This is just one of a million of similar examples available worldwide. As I write these lines, or when you read them, similar abuses are staged somewhere on Earth. Mad, young men murder, rape and destroy. Maybe they do so in the name of some religion or twisted ideology, or perhaps only by greed or self-assertion, most likely they act as victims of some form of collective insanity. Any example is arbitrary and there is an infinite number to choose from. In Paris a few years ago, I saw a shocking movie Nanking! Nanking! by the Chinese director Lu Chuan, it was called City of Life and Death in English and was one of several movies and a lot of books that commemorated a massacre that had taken place in 1937.

The Japanese Imperial Army captured Nanking on the13th December 1937, during six weeks following the conquest between 100 000 and 300 000 civilians and disarmed soldiers were killed in a mind-boggling mayhem. Despite the availability of reliable documentation the exact number of causalities has been intensely debated, as well as causes and guilt. Of the seven death sentences that the Tokyo Tribunal handed down in 1948, three were directed against politicians and officers deemed responsible for the unmitigated carnage in Nanking.

Even if similar war crimes were committed in several other Chinese cities, the Nanking massacre became particularly well known due in part to the fact that foreign nationals remained in the city's “safety zone” that soon was swamped with 250 000 IDPs. Long after the massacre, two detailed diaries written by foreigners were published, one by the German John Rabe and the other one by the American MinnieVautin, both meticulously describing a grotesque madness with mass rapes and unjustified mass killings of men, women and children.

In 1997, the American historian and journalist Iris Shun-Ru Chang wrote The Rape of Nanking: The Forgotten Holocaust of World War II and it is largely thanks to her that the story of the Nanking massacre was saved from oblivion, though it should be noted that it had definitely not been forgotten in China. The book became an international success, but was soon criticized from different quarters. The most common criticism was that Chang had been “careless with facts” and had a tendency to exaggerate the Japanese denial of the “incident”. The latter is, however, a fact that is difficult to ignore. Chang's book has not been published in Japan and in June 2007 more than 100 lawyers from Japan's ruling party, the Liberal Democrats, in an official letter denied that the massacre had taken place an so did Nagoya´s mayor in 2012, followed by Tokyo's governor a month later and in February this year the same opinion was reiterated by the director of Japan's state owned TV network.

It was mainly academics who criticized Chang's work. One of them wrote that it was characterized by “simple neglect, historical inaccuracies, and shameless plagiarism”, another stated that “she is not a trained historian, and by neglecting the richness of English and Japanese sources about the incident she has ended up on the wrong track by for example, greatly exaggerating Nanking's population “. After reading Chang's book I find such criticism to be overly narrow and some of it may even be considered as quite remarkable attempts to belittle a brutal genocide. Chang's already fragile psyche was affected by the attacks and in 2004 she took her own life, only 36 years old.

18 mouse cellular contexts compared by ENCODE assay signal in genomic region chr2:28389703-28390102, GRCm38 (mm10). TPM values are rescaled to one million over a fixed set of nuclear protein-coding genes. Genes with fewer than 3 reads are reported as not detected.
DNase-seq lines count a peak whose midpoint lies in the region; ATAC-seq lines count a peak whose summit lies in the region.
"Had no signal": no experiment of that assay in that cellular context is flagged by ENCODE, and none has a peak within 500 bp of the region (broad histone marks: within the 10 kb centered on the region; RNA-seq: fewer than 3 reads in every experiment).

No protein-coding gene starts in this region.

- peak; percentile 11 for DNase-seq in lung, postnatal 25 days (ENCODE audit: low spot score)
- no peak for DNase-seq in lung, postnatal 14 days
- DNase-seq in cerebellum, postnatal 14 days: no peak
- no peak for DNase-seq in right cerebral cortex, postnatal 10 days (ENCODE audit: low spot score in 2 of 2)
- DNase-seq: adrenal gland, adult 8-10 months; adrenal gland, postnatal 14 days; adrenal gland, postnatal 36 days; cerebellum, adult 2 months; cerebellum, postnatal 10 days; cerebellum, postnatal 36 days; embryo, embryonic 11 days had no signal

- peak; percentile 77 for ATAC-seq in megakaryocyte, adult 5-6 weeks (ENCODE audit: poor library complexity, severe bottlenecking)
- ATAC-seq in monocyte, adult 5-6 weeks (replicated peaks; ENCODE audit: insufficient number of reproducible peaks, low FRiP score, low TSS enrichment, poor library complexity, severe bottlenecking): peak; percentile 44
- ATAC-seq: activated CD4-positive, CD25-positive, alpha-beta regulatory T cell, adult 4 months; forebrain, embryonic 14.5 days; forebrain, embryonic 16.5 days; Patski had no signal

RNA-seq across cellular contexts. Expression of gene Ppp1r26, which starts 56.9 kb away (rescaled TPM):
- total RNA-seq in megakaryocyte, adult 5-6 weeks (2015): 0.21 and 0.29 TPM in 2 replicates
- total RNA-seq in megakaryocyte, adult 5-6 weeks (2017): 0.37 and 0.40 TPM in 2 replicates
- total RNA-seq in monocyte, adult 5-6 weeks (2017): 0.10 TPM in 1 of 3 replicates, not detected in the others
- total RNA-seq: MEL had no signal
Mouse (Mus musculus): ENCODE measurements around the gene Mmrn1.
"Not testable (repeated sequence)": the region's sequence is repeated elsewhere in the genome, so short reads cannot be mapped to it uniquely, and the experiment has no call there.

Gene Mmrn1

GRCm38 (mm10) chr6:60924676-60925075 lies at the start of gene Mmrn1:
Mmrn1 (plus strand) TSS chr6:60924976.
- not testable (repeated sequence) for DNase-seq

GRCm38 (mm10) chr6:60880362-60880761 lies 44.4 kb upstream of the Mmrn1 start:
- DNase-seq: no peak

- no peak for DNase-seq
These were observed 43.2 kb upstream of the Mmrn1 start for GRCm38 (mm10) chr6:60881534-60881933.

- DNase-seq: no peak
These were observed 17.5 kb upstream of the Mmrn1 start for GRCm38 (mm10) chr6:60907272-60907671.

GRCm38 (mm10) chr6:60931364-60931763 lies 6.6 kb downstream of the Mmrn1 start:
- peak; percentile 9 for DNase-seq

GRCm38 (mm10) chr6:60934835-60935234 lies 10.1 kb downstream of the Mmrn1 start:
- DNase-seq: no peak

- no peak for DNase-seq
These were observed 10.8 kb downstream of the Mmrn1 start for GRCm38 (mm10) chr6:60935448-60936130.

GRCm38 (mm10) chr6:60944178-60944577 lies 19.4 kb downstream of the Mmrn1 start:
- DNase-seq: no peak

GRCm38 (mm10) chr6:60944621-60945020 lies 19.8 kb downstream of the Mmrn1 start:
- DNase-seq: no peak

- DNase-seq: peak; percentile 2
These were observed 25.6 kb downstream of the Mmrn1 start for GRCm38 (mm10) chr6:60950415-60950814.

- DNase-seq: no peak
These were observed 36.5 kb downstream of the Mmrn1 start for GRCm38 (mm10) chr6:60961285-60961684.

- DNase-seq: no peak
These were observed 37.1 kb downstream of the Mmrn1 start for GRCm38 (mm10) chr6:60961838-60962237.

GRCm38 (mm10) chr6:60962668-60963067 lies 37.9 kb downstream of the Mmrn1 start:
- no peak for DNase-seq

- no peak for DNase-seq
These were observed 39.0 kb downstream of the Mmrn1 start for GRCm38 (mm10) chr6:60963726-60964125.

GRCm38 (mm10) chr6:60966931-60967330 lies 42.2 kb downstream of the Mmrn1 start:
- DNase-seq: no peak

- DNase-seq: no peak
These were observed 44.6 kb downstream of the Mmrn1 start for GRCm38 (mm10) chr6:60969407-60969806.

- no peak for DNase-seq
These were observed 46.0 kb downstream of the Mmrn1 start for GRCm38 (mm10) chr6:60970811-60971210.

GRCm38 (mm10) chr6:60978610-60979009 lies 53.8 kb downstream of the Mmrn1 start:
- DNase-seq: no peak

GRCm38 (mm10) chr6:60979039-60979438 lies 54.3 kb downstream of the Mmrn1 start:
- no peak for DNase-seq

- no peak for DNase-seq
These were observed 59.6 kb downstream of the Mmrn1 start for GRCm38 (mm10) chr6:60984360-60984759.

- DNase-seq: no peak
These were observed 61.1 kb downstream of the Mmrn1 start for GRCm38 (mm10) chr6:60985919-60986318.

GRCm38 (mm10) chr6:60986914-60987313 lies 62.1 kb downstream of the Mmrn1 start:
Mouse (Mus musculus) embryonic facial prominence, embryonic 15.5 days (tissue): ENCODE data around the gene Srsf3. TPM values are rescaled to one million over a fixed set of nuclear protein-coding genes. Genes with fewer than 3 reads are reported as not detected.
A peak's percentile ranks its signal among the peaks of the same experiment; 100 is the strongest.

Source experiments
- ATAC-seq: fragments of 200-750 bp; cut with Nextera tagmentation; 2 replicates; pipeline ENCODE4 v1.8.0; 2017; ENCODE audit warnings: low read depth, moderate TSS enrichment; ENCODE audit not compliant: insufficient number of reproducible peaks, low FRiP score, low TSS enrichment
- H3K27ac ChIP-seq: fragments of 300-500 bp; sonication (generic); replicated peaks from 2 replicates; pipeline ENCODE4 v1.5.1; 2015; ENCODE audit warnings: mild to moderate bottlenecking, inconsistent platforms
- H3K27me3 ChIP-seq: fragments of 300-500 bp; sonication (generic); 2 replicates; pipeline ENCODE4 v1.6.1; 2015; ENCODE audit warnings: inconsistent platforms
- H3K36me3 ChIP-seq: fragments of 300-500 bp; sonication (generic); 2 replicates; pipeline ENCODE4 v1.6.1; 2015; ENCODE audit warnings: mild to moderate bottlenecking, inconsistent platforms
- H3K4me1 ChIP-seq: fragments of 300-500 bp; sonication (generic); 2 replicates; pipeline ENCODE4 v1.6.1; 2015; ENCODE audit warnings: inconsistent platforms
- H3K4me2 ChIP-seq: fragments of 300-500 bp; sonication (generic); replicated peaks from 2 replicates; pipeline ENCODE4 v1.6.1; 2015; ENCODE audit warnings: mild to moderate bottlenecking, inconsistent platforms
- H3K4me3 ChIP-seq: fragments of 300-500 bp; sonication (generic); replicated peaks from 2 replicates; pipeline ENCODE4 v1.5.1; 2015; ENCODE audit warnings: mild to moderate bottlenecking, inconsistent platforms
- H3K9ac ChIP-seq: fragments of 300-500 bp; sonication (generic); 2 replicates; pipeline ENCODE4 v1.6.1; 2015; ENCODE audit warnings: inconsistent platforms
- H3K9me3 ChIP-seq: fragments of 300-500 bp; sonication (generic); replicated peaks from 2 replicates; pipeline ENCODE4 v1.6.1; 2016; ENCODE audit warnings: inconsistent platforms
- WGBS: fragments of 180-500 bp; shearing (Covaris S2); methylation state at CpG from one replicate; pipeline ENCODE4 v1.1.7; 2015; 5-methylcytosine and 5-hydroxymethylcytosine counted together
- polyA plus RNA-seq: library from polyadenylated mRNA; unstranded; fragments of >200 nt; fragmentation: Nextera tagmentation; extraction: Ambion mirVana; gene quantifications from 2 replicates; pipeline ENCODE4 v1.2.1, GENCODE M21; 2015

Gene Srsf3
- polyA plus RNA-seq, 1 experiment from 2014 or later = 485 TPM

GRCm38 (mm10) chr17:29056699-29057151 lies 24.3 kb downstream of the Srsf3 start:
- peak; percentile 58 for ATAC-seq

After all, maybe it was not 300 000 people who were massacred in Nanking, as some reserachers have claimed it might even have been only 40 000 victims. Only 40 000? Not more? During six weeks? Good to know that there were so few innocents who were beaten, shot and tortured to death. This type of comparative death statistics may be both correct and necessary, but should nevertheless not stand without comment. Does the number of victims reduce a crime? Can the slaughter of humans be quantified, like the number of soccer goals in the Champions League, or the tabulation of points during the Eurovision Song Contest? For sure, 40 000 massacred people are far less than 300 000 innocent victims, but do lower death rates reduce a crime? A legendary mass murderer like Henri Landru murdered ten widows, while Jack the Ripper was searched for five murders. In fact, as I mentioned in an earlier blog, the victims in a city like Shanghai around the same time amounted to well over 200 000, numbers that rarely have been denied.

What does a death toll imply? 40 000 people were killed during allied air raids on Hamburg between the 24th July and 3rd August 1943, the bombing of Tokyo, Nagoya, Osaka and Kobe, between the10th  and 17th March 1945 claimed 300 000 lives. From the spring of 1943, 8 000 persons were murdered daily in Auschwitz, previously its killing industry had a capacity averaging 4 400 victims per day. All in all, one million Jews were executed in Auschwitz, plus 100 000 Poles, Roma and Soviet POWs, and this was just one of several extermination camps.